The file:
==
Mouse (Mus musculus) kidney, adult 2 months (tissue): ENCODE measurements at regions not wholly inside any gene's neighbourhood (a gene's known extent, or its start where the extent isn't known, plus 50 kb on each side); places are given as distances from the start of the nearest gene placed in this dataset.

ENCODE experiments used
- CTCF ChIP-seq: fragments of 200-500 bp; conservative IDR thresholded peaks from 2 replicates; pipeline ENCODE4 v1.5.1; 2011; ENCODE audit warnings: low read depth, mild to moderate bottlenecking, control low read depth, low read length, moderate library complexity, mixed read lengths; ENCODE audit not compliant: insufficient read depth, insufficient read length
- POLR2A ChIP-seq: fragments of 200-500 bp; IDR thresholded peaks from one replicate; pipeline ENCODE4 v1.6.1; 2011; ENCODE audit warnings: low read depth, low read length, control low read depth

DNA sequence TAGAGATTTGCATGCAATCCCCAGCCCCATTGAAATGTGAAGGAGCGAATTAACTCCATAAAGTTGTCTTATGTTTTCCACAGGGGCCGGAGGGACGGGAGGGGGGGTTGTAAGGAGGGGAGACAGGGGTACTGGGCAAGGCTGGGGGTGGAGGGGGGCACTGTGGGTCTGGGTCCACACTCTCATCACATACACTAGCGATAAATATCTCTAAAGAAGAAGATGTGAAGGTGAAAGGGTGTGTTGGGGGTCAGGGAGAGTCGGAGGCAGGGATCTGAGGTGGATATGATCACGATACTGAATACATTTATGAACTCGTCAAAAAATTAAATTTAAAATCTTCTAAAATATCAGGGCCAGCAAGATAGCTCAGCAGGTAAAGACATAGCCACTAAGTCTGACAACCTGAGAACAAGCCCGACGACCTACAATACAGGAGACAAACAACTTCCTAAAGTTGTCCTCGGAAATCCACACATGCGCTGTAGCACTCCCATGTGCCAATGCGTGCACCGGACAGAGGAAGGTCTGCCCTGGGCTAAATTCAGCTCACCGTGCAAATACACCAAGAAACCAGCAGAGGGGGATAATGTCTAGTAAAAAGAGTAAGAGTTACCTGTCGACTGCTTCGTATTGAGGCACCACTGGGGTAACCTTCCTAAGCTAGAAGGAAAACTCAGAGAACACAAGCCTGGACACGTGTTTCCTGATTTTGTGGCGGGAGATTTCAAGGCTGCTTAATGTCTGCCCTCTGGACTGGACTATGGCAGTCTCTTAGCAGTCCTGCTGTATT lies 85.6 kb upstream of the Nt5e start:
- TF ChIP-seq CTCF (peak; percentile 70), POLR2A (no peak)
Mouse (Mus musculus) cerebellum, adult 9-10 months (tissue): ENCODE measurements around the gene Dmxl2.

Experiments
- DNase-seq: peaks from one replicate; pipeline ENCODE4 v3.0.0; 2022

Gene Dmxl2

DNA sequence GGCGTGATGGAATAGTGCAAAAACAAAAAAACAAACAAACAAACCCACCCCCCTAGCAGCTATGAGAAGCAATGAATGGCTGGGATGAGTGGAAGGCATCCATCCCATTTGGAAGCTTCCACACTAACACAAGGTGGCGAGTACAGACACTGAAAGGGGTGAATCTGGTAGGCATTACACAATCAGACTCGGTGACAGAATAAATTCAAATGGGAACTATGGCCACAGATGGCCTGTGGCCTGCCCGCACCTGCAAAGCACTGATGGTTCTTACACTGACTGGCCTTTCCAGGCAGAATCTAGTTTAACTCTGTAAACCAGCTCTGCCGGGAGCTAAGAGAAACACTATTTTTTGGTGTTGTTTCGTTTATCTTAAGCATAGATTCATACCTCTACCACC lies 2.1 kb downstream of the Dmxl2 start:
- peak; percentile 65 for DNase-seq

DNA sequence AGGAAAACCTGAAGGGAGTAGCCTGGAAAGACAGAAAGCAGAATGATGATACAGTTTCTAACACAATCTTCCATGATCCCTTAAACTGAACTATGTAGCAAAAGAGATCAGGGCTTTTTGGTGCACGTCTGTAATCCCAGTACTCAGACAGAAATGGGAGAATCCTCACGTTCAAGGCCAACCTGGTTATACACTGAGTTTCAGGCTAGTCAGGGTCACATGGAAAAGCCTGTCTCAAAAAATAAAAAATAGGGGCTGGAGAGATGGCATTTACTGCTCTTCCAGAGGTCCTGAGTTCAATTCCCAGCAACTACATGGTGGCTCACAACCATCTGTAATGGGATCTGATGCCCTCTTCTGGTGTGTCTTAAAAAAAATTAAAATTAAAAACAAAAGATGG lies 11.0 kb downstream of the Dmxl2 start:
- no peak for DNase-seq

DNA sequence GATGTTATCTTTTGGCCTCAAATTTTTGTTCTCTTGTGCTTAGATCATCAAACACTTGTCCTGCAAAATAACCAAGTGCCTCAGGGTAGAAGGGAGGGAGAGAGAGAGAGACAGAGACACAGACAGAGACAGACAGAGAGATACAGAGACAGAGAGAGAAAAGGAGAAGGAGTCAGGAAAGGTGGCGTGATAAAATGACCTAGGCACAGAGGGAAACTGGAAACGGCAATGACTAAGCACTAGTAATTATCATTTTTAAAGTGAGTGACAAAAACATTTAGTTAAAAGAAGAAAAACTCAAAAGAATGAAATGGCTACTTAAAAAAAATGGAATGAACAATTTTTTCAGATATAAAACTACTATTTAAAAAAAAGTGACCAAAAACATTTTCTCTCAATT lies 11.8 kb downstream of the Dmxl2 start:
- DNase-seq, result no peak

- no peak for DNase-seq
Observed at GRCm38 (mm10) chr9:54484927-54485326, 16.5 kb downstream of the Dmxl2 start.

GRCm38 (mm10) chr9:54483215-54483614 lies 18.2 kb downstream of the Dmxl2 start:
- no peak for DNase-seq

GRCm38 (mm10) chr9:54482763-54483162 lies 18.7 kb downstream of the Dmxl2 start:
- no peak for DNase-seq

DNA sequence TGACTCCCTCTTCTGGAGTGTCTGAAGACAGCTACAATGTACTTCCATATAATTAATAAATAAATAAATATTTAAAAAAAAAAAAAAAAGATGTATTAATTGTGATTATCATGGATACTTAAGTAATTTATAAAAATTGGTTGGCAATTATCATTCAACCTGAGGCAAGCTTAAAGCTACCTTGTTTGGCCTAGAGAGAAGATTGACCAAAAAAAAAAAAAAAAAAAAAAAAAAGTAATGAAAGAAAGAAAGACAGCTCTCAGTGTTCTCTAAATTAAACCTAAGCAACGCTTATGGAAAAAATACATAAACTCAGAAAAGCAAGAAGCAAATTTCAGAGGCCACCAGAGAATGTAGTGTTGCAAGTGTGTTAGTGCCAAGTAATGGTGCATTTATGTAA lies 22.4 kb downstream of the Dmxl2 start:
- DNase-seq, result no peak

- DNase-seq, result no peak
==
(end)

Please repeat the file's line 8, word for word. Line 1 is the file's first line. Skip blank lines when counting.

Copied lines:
Experiments